Innocent 'murderer' to sue for £96m
Published 18/06/2014 | 03:17
A man exonerated over a 1989 New York killing that happened while he was visiting Disney World plans to sue the city for 162 million dollars (£95.8m).
Taylor Koss, a lawyer for Jonathan Fleming, who spent nearly 25 years behind bars, said he had filed a notice of claim with the city comptroller's office - a first step towards suing.
Mr Fleming, 52, was released in April, after the Brooklyn district attorney's office said it now agreed that his alibi was valid.
A key eyewitness had recanted, newly-found witnesses implicated someone else and prosecutors' review of authorities' files turned up documents backing Mr Fleming's alibi.
"I think this is the first step towards getting him what he rightfully deserves," his Mr Koss said of the notice of claim.
The comptroller's office, which fields such notices and sometimes settles them, had no immediate comment.
Mr Fleming was convicted of shooting a friend in Brooklyn in August 1989, though he had told authorities he was on a family holiday in Orlando, Florida, and had plane tickets, videos and other material to show it.
But prosecutors at the time suggested he could have flown back and forth to New York for the killing, and a woman said she had seen him commit the crime.
However that witness later recanted her evidence and defence investigators located witnesses who pointed to someone else as the gunman. Then prosecutors' review of authorities' files turned up documents backing Mr Fleming's alibi, including a hotel receipt that he paid in Florida about five hours before the shooting.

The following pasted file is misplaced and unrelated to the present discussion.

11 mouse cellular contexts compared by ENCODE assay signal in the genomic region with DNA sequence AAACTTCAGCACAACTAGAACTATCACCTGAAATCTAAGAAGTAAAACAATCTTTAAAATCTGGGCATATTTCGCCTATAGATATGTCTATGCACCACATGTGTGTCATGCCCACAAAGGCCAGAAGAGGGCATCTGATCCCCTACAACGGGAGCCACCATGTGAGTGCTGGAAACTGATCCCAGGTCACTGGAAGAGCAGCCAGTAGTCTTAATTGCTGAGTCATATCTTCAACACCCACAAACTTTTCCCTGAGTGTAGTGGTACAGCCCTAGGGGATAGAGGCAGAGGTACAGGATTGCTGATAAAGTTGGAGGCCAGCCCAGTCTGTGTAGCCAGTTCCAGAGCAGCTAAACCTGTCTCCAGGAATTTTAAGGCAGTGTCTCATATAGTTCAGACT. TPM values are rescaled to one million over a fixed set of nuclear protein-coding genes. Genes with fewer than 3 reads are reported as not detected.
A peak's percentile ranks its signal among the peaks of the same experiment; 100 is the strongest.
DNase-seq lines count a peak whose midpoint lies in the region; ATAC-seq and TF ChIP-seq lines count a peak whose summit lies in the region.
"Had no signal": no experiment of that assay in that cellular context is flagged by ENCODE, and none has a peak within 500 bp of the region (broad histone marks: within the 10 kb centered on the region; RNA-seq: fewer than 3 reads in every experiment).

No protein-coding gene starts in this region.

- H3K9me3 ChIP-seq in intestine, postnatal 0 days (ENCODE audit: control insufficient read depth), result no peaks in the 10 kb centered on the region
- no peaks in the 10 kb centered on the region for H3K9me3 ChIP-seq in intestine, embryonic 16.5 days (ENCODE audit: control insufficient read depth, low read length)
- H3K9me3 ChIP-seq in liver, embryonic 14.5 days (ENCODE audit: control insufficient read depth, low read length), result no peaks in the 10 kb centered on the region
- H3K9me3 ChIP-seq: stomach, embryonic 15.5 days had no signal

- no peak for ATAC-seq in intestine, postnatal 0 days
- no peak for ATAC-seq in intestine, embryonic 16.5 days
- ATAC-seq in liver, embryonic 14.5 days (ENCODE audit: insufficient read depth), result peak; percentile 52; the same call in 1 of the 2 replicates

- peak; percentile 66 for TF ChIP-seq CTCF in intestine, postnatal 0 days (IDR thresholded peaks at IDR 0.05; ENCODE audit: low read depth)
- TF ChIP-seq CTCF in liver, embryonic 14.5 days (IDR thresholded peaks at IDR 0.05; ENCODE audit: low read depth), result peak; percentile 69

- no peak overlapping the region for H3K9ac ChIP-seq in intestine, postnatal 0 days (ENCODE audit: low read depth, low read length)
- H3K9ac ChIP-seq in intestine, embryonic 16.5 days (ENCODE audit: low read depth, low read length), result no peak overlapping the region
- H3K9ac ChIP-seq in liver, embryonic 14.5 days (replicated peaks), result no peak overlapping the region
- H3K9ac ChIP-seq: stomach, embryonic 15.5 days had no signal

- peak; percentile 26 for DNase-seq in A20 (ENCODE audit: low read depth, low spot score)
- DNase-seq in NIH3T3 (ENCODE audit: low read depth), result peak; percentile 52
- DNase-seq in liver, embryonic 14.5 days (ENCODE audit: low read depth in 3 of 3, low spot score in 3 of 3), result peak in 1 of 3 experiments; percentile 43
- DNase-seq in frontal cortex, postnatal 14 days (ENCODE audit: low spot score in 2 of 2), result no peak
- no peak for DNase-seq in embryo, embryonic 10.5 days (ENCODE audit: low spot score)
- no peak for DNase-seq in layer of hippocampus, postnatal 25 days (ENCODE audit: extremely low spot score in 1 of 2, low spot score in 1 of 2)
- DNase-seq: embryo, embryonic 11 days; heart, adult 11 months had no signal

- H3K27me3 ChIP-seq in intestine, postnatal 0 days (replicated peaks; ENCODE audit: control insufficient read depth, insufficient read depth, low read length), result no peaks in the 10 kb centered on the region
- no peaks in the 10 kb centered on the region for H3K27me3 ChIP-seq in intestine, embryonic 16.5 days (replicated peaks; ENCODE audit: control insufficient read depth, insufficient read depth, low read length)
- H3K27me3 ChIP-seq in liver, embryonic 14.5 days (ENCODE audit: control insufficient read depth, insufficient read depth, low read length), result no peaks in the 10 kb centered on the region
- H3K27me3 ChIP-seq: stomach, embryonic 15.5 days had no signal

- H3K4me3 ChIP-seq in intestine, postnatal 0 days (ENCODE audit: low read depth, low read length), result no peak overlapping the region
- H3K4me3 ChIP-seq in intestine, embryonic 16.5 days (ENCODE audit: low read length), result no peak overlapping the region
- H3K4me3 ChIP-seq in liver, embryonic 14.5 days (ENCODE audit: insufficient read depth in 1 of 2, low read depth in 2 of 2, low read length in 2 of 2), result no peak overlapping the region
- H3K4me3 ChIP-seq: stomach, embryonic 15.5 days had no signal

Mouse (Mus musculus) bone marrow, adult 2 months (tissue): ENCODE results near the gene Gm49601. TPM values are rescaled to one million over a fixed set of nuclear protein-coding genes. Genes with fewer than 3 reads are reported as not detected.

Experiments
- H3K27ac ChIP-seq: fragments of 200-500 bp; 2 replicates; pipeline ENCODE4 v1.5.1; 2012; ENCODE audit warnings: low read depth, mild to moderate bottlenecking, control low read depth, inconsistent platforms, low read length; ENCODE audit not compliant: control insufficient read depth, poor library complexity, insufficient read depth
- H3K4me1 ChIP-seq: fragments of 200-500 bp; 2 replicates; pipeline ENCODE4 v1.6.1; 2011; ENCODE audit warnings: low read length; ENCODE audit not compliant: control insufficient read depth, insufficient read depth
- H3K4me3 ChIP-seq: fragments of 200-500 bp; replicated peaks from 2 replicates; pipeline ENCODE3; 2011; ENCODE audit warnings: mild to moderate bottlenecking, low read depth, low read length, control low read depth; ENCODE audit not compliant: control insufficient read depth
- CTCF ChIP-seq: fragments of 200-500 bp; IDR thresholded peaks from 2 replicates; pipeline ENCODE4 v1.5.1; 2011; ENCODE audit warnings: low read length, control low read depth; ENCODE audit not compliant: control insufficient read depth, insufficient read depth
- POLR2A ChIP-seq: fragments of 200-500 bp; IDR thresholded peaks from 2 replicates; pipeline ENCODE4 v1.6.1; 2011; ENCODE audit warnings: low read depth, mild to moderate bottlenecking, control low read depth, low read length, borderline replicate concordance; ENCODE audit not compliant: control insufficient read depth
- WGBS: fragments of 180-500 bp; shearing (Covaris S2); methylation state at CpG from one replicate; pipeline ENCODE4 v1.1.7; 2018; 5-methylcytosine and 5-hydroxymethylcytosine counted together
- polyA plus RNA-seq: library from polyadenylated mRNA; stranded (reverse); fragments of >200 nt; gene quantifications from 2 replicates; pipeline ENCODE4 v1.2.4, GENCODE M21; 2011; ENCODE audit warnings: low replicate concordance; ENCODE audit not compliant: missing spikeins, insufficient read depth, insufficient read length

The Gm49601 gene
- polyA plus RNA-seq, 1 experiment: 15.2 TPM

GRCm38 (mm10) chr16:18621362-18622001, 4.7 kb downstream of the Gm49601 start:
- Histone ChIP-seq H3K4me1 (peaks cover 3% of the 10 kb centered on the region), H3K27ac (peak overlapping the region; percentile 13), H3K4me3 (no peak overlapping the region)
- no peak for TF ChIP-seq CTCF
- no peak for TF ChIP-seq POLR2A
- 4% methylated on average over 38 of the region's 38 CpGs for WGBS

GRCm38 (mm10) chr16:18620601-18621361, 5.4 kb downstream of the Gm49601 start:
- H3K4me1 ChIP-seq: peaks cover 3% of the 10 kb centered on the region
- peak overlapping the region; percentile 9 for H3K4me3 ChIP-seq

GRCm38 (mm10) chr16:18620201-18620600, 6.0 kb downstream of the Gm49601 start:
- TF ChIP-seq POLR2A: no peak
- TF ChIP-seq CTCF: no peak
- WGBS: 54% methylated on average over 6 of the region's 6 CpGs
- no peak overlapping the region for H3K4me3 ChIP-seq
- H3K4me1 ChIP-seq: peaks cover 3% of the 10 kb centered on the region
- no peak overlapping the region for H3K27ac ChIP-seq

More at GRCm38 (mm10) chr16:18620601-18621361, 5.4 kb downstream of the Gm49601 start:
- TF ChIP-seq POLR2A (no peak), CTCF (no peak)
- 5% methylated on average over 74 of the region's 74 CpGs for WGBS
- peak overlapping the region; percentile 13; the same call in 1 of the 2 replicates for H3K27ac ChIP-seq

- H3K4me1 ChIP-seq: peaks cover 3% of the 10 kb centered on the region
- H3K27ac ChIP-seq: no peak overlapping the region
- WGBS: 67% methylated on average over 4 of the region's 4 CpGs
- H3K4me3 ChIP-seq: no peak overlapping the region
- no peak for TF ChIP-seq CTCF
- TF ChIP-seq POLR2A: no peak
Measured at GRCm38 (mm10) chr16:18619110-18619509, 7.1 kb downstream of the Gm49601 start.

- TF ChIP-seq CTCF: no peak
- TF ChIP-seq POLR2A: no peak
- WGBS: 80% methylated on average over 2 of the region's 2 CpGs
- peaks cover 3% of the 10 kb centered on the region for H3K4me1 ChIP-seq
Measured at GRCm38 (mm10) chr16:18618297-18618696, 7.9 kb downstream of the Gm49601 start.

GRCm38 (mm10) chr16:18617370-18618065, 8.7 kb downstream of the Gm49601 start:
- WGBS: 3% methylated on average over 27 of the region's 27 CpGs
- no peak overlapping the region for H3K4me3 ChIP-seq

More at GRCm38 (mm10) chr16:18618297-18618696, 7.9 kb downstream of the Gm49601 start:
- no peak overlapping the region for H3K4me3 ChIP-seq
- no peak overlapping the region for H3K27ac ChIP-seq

Police evidently found it in Mr Fleming's pocket when he was arrested, but authorities never provided it to his previous defence lawyer, nor did they turn over a 1989 Orlando police letter telling New York detectives some employees at an Orlando hotel remembered Mr Fleming.
The authorities' conduct led to Mr Fleming "suffering in prison for nearly 25 years for a crime that he didn't commit", according to his notice of claim.
Wrongfully-convicted people can often pursue federal civil rights lawsuits and claims under state laws, but some claims are resolved before going to court.
In a recent example, the city comptroller's office settled for 6.4 million dollars (£3.7m) with David Ranta after Brooklyn prosecutors last year disavowed his 1990 conviction for the killing of a rabbi. He had filed a 150 million-dollar (£88.7m) notice of claim.
After Mr Fleming's release, an online crowd-funding campaign raised nearly 50,000 dollars (£29,500) for him. He has also been looking for a job, Mr Koss said.
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